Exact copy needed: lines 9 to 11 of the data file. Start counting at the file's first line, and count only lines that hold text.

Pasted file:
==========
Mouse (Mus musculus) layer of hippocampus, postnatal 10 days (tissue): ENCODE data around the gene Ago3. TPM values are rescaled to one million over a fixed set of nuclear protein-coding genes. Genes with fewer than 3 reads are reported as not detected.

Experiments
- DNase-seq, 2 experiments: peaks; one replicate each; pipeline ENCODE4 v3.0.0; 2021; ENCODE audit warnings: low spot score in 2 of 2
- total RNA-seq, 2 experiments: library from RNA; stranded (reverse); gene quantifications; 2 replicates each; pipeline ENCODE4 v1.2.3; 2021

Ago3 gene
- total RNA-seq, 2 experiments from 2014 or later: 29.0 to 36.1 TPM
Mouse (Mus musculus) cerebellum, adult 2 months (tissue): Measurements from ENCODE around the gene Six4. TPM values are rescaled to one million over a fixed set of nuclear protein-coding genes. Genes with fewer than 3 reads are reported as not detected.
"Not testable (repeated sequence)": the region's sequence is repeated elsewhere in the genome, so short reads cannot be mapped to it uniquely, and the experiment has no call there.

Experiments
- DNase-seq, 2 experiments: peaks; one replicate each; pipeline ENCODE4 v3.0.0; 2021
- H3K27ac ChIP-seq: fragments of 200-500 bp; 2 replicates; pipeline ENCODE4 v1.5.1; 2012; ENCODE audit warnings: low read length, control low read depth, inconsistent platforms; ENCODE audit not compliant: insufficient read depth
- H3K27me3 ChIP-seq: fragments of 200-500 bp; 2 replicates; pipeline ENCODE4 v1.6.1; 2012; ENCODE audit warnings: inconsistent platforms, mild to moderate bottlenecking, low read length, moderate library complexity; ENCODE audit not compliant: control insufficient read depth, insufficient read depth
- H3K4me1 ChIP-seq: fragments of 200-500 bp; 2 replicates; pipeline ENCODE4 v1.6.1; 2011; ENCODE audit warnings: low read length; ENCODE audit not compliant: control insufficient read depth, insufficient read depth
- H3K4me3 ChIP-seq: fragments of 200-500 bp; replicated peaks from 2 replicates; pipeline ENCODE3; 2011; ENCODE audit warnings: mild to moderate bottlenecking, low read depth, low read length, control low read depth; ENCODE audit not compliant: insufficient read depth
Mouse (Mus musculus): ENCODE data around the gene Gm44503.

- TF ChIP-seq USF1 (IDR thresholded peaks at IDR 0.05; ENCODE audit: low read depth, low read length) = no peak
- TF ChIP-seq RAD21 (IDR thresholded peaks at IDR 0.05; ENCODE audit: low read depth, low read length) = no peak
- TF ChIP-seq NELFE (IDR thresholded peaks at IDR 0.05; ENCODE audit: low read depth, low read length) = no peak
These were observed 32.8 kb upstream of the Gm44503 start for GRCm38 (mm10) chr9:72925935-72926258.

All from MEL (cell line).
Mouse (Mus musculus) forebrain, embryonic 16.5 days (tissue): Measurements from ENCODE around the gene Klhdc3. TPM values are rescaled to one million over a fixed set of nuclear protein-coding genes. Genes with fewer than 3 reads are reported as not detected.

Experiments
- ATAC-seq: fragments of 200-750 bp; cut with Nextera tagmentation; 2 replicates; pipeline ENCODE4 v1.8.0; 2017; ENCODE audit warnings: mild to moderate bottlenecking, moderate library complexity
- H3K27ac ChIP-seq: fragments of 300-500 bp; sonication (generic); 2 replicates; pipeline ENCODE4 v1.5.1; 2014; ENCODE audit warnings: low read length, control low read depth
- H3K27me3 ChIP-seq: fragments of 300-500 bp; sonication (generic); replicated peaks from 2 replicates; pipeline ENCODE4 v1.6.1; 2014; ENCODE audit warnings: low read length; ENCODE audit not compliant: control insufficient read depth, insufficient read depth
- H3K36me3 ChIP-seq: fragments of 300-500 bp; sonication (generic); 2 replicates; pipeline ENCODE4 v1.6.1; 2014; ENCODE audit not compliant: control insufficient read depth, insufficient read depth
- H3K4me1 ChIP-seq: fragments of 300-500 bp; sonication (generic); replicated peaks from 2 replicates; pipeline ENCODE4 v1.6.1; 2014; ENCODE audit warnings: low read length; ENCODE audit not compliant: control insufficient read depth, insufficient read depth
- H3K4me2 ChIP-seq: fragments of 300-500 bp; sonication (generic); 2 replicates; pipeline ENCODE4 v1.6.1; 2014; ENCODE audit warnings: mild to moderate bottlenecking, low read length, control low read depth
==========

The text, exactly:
Experiments
- DNase-seq, 2 experiments: peaks; one replicate each; pipeline ENCODE4 v3.0.0; 2021
- H3K27ac ChIP-seq: fragments of 200-500 bp; 2 replicates; pipeline ENCODE4 v1.5.1; 2012; ENCODE audit warnings: low read length, control low read depth, inconsistent platforms; ENCODE audit not compliant: insufficient read depth